Costly Drop / Cadmium's Revenge

There are certain blunders that happen in the studio an artist never thinks about until they ruin his or her world in an instant of carelessness. I have spilled mineral spirits on my hardwood floors... twice. Played a rousing game of "52 brush pick-up." And every now and then, I'll drop a tube of paint. When a tube leaps out of my hands, or falls from the shelf in a spontaneous moment of pigment daredevilry, I see the whole thing happen in slow motion, very much like The Matrix.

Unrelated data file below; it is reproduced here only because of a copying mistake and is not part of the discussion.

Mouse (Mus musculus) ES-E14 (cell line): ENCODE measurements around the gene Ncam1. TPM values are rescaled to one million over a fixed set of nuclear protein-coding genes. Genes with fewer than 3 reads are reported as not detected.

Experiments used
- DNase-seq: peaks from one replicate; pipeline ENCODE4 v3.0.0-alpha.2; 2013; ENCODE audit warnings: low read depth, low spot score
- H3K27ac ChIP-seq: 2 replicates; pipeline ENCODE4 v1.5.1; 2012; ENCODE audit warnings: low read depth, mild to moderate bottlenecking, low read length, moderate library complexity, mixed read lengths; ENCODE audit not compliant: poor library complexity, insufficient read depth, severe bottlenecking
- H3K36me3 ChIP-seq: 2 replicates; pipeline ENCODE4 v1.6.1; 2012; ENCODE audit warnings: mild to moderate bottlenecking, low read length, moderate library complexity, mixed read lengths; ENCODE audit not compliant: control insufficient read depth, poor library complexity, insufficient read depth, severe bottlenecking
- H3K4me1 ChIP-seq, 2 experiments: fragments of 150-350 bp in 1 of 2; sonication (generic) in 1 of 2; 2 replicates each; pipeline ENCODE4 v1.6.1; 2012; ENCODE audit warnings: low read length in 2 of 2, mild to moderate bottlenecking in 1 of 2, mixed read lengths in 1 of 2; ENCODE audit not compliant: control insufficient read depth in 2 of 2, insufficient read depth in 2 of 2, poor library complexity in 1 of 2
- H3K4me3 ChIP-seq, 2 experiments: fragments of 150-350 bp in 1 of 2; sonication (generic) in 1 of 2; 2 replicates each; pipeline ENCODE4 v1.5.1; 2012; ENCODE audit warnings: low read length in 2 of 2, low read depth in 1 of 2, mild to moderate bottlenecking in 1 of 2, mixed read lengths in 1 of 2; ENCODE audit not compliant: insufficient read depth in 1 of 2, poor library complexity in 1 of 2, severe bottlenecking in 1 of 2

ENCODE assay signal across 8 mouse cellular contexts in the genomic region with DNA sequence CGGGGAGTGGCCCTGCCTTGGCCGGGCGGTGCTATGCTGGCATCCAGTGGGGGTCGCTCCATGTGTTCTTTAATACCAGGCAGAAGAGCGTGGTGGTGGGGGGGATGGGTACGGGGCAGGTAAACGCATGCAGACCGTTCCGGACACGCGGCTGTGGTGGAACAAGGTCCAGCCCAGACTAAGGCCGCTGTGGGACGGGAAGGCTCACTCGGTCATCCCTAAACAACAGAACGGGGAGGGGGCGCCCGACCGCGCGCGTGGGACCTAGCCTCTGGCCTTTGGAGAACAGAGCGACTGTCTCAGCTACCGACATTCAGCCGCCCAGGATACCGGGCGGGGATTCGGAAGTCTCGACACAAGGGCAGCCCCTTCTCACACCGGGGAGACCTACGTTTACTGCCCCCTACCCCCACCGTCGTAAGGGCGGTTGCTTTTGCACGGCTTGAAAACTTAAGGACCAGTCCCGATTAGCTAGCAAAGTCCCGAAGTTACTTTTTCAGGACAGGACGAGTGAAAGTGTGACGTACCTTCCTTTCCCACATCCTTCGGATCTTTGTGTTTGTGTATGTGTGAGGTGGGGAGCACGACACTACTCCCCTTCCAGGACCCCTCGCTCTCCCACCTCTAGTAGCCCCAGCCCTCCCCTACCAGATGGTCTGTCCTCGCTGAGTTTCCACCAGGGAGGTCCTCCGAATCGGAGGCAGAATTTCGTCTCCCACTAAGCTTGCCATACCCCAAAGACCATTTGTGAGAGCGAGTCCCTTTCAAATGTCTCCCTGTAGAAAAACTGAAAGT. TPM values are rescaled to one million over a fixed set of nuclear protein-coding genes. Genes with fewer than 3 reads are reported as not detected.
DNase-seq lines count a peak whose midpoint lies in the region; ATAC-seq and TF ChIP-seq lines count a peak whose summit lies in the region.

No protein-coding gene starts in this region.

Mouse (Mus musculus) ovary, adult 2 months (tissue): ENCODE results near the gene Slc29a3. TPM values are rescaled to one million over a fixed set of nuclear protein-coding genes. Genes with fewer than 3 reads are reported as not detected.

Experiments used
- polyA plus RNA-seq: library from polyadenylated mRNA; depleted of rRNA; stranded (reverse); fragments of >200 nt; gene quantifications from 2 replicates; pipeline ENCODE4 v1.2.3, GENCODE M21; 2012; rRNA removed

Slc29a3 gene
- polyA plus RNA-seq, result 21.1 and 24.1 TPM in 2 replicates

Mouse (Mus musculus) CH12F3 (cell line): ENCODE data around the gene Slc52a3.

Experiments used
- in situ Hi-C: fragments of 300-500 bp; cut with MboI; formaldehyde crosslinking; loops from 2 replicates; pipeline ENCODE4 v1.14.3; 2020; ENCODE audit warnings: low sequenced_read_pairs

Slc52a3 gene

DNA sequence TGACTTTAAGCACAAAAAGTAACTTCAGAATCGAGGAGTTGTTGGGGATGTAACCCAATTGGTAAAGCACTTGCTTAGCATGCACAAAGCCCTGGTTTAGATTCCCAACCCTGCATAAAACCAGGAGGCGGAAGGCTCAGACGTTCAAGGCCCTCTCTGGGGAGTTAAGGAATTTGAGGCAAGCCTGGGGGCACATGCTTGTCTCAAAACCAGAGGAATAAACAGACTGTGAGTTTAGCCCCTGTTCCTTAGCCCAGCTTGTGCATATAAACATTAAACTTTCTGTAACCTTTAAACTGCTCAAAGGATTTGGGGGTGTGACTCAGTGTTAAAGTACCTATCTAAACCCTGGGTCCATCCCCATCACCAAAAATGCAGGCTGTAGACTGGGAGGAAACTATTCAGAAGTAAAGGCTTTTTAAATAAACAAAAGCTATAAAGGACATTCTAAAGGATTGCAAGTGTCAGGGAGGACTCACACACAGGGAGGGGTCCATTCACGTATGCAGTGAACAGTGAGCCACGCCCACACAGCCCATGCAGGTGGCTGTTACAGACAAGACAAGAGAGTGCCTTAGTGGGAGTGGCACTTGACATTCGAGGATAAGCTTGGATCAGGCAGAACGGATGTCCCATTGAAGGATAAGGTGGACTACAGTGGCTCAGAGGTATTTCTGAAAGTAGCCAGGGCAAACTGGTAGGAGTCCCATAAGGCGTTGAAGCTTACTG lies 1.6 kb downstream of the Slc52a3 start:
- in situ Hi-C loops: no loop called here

As I mentioned before, I have hardwood floors. When I drop a tube of paint, the first thing I attempt to determine when I pick it up is where it made contact with the floor, like a parent trying to find the wound on a child after a fall. If it's a fortunate drop, it will land on one of the few soft spots of the tube with minimal denting. A costlier drop occurs where the impact forces a tiny rupture in the tube. The problem is, I don't find out until a few days (up to a week) later when the linseed oil begins to seep through the newly formed pore, separating from and ultimately drying out the pigment. Not long ago, I dropped a tube of cadmium orange. This was a $18 mistake; cadmium colors are more generally more expensive than other types of paint. No sooner did I get the new tube then I dropped it, just a mere two weeks after receiving it. And now I am resisting the urge to overindulge my paintings with orange while trying to make the most of my dying tube of cadmium orange. Guess I'm off to the art store... again.